and schismed world, battle-torn from inequality, prejudice, unfair
judgment, the mistreatment of Gods earth, and the abuse of his

Assuredly, I say to you, inasmuch as you did it to one of the least

of these My brethren, you did it to Me.

In the books of Isaiah, Jeremiah, Amos, and other prophets, God

did not just condemn his people for their idolatry, but for their
neglect of the marginalized. After condemning his people for their
worship of idols in Isaiah 1:17, God emphasizes: Seek justice,
encourage the oppressed. Defend the cause of the fatherless, plead
the case of the widow.

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And yet, we push for increased legislation that continues to give
power to those with much and jeopardize those who are already
oppressed. The wealthier are becoming wealthier. Our poor
worldwide only grow in number and in desperation risking
whatever it takes to try and seek asylum when we, as followers of
Christ should be actively seeking them out to welcome them with
open arms, a warm blanket, a nourishing meal, and a cup of water.

From todays scripture reading: There isneither Jew nor Gentile,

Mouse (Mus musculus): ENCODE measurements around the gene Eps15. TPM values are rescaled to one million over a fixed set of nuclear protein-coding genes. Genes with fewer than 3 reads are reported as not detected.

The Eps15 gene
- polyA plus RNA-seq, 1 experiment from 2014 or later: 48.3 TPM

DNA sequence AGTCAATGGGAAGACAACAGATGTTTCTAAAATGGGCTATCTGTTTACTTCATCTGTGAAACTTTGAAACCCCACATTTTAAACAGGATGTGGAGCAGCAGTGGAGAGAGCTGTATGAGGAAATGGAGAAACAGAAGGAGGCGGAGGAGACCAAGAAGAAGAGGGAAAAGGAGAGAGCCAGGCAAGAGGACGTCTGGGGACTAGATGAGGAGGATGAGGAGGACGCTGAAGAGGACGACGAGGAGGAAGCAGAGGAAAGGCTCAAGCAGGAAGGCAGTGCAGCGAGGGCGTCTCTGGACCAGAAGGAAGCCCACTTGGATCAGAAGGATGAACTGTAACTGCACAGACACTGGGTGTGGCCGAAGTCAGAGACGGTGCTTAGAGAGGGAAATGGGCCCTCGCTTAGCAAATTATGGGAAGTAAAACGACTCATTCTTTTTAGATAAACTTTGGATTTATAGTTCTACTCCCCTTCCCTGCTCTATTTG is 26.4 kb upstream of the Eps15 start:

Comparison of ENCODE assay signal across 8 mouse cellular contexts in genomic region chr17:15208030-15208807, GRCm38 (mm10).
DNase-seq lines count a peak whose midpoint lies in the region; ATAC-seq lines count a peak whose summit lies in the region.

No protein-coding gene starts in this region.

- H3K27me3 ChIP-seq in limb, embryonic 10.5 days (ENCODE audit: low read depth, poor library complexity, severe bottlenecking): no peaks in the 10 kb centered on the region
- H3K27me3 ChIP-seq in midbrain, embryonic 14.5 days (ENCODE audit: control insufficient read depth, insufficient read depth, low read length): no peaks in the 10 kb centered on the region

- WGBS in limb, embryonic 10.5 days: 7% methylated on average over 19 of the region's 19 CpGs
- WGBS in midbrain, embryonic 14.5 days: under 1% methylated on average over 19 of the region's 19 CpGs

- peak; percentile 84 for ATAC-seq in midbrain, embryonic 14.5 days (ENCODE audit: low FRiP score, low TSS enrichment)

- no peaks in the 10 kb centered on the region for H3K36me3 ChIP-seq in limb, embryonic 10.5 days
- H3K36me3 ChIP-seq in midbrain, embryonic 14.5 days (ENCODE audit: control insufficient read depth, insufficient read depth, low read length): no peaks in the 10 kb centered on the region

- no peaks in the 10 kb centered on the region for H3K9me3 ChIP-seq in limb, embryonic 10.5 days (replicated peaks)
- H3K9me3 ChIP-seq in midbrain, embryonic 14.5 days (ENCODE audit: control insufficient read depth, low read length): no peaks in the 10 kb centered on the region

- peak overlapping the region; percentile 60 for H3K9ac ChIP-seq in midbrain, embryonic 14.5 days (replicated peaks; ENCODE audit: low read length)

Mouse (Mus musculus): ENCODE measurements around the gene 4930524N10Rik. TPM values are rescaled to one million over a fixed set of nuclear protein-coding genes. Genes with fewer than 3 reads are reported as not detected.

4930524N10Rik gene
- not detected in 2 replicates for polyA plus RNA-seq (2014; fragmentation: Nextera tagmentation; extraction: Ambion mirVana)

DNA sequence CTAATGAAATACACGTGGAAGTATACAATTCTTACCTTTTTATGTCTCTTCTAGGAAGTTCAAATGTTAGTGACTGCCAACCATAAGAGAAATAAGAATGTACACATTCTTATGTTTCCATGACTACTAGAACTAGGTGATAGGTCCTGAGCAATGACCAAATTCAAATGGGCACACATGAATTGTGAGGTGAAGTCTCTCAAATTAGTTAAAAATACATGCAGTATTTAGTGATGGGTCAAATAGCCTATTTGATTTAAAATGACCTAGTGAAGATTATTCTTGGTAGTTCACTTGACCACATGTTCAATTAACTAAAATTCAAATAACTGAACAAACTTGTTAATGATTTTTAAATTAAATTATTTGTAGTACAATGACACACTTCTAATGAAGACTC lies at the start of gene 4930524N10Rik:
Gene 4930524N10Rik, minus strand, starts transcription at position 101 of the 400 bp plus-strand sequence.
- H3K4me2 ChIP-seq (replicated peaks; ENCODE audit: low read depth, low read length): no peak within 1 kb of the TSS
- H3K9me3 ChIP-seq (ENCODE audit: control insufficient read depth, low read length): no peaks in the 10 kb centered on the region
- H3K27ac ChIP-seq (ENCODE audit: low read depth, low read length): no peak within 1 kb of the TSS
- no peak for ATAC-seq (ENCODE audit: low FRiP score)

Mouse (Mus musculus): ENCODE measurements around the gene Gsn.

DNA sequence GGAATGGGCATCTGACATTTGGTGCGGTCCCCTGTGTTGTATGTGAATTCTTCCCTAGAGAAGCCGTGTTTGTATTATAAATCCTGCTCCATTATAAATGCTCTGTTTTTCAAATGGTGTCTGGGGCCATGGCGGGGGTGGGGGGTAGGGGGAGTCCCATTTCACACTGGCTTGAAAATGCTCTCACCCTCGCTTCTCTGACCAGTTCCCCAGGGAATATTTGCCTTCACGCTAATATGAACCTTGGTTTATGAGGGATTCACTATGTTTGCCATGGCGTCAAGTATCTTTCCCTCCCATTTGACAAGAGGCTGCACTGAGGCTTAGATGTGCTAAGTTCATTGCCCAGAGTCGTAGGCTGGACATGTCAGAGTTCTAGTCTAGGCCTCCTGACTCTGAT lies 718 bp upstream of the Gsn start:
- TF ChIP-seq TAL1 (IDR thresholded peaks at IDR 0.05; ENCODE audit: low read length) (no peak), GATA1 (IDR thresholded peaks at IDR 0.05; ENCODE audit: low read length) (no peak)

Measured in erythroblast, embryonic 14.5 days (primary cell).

neither slave nor free, nor is there male and female, for you are all
one in Christ Jesus. Galatians 3:28

And yet, we discriminate based on race, on gender, on sexual

identity, on class, on nationality, on whatever man-made label we
can slap on a person. As a straight, white, male born un-
handicapped into the middle class, I have essentially been playing
life on easy mode. It is so simple for me to look around at those
who are struggling and judge them, but I have been gifted life on a
silver platter. There are those who, because of the unequal
treatment of people who dont fit our idea of normal, must

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constantly fight simply to find the same opportunities I take for
granted every day.

Again, the bible urges us to break down our false divisions and
move towards unity: Blessed are those... whoexecute justice for
the oppressed, who gives food to the hungry. Psalm 146:5-7

On the shelves of the supermarkets in the US we have 2.5 times

the amount of food we as a nation could eat if each of us took
home and ate all we needed. Globally, we only consume 1/5 of all
of the raw calories we produce. And yet, we hear claims of a
global food shortage. There is no shortage. There is no
distribution. We hoard our food until it spoils, then we throw it out
at an alarming rate. If food waste were considered a sovereign
nation, the pollution it would produce (from all that unnecessary
spoilage) would rank 3rd in carbon-dioxide emissions globally.
Recall the story from Luke 12 where the landowner decides to
build bigger and bigger barns for his bumper crop rather than
share with the poor? We are far beyond the building bigger
barns stage. We have created whole burgeoning industries around

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taking care of all the food we waste while millions die annually of

We think of those without as lesser, but Acts 10:34 reminds us that

God is not one to show partiality. So why do we? Why do we